I Try Elance. I Feel Demoralised. Should I Forget it?


In the last two weeks I’ve been spending some time at the Internet freelancer site Elance, which has (apparently) become the biggest site of its kind. I originally signed up for Elance back in 2007, didn’t have much luck, and managed to get local clients instead, which was much better business. Now, some years later, I thought I’d see if anything had improved.

The interface has improved. But the problems are even worse.

What is it and what is the problem?

Elance is effectively a bid-site that acts as a middle-man for freelancers and potential clients. It’s like an eBay for freelancers.

It sounds like a great idea, except it’s marred by sharks on both sides and a massive price war that is simply demoralising. Here’s how it works: a client posts a job and then freelancers bid on the job (you get ten free ‘bids’ with your account, thereafter you have to pay for bidding.) The client goes over all the bids (and there are plenty – 100 bids on one job is not a rare occurrence) and picks the freelancer they want to work with.

Communication takes place on Elance’s ‘workspace’ – where freelancer and client chat, post files, and so on. Milestones and price are finalised and the money goes into Escrow to prevent either party from cheating the other (disappearing off the face of the planet).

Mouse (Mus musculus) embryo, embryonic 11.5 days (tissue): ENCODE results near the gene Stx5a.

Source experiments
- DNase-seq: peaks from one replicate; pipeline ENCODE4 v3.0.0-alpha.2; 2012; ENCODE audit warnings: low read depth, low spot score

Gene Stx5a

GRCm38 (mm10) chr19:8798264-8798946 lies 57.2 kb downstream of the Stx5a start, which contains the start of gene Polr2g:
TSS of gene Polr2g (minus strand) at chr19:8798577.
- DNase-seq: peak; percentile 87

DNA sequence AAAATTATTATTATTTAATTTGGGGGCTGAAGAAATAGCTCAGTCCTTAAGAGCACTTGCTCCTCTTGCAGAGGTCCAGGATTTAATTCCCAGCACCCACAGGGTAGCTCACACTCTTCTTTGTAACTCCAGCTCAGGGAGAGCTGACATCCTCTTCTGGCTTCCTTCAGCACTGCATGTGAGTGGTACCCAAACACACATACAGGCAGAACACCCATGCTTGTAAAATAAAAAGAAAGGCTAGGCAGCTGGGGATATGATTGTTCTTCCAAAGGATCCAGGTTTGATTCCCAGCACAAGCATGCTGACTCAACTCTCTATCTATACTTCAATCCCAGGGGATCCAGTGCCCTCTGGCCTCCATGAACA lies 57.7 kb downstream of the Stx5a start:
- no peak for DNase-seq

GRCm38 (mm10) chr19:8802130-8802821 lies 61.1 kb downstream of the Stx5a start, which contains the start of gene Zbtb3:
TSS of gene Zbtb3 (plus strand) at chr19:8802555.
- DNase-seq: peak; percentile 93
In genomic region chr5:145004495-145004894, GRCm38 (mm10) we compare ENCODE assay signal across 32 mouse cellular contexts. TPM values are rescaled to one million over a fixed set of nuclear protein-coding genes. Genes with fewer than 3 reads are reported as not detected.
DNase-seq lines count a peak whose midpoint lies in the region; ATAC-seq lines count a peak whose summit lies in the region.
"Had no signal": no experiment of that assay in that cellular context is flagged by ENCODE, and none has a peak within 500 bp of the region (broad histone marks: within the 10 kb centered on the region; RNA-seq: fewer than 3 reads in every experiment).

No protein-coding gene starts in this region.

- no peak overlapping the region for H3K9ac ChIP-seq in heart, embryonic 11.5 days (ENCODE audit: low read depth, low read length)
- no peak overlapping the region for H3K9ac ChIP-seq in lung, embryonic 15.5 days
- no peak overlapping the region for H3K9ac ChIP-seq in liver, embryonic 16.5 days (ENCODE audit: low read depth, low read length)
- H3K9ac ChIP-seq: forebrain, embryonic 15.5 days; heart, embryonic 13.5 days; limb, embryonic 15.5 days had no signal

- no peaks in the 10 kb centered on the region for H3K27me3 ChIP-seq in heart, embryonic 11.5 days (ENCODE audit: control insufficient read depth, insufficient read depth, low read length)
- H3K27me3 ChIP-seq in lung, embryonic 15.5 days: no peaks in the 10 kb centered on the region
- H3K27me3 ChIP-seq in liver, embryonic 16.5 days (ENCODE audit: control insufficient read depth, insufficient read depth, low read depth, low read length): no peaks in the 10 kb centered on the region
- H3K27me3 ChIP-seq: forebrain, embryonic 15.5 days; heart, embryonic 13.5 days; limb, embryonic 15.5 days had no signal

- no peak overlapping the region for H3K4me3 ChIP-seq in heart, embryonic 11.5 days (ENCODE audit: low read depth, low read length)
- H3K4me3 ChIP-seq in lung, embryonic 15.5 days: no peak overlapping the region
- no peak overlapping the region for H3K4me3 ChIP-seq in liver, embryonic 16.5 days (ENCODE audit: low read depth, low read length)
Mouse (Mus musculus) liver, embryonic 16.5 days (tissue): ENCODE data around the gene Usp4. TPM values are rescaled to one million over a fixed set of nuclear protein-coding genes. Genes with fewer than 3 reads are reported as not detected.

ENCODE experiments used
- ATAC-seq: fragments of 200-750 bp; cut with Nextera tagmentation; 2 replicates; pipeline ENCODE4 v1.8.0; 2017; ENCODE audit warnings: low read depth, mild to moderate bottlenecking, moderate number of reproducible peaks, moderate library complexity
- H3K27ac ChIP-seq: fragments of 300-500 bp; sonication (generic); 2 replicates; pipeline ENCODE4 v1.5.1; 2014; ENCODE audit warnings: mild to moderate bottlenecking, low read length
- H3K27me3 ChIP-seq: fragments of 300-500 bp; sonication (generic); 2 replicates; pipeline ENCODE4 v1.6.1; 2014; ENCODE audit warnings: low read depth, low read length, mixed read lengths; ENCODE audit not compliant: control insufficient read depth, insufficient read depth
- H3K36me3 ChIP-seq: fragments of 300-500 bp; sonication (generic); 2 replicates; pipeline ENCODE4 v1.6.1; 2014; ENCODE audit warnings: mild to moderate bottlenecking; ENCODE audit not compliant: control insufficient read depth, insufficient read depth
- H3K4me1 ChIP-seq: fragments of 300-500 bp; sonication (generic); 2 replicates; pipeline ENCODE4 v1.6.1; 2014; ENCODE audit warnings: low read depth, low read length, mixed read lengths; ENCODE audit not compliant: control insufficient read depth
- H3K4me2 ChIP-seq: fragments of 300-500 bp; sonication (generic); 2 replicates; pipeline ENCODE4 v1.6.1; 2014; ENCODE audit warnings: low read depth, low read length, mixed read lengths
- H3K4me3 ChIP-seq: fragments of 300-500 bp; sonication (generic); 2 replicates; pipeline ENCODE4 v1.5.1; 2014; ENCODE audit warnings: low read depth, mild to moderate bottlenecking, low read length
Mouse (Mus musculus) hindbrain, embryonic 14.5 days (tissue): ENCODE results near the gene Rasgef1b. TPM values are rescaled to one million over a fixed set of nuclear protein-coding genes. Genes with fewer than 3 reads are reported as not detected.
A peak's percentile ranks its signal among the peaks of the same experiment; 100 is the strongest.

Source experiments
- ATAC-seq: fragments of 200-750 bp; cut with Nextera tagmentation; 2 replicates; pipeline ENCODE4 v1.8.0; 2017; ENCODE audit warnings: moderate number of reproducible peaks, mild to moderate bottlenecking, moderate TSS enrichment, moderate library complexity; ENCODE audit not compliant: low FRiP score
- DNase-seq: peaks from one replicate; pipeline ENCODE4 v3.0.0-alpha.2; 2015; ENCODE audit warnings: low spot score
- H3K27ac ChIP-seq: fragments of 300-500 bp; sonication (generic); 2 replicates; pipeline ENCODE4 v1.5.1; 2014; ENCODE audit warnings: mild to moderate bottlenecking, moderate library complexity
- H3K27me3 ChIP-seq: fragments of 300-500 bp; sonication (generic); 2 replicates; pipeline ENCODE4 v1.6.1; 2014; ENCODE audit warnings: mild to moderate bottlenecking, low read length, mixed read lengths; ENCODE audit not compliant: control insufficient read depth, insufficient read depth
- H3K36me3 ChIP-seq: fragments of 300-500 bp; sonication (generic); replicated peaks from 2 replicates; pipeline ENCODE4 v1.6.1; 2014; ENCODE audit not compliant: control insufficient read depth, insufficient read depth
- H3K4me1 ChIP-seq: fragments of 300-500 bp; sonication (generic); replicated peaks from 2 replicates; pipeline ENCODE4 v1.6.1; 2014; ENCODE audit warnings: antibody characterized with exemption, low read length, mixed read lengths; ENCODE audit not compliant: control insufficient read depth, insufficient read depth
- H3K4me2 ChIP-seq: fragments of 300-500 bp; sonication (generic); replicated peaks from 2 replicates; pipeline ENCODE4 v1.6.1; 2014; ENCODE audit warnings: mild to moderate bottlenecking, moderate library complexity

25 bids and counting

I’ve actually now become a heavyweight in the writing industry with seven years’ experience. This means I do know my stuff and I don’t feel arrogant admitting it. Obviously there are many things I still do need to learn but most of the work on Elance sounds manageable. So far, since I’ve started bidding, I’ve bid for 25 jobs. Here’s what it’s been like.

First few bids rejected because my price was too high.

One client comes back to me, doesn’t seem phased about price, but wants me to create five ‘test’ articles (150 words each) to make sure I’m the right fit. His words were effectively, “I like your writing. Do these ‘tester’ articles for me so I can show my client that you’re the right fit. After you’ve done them, you’re hired.”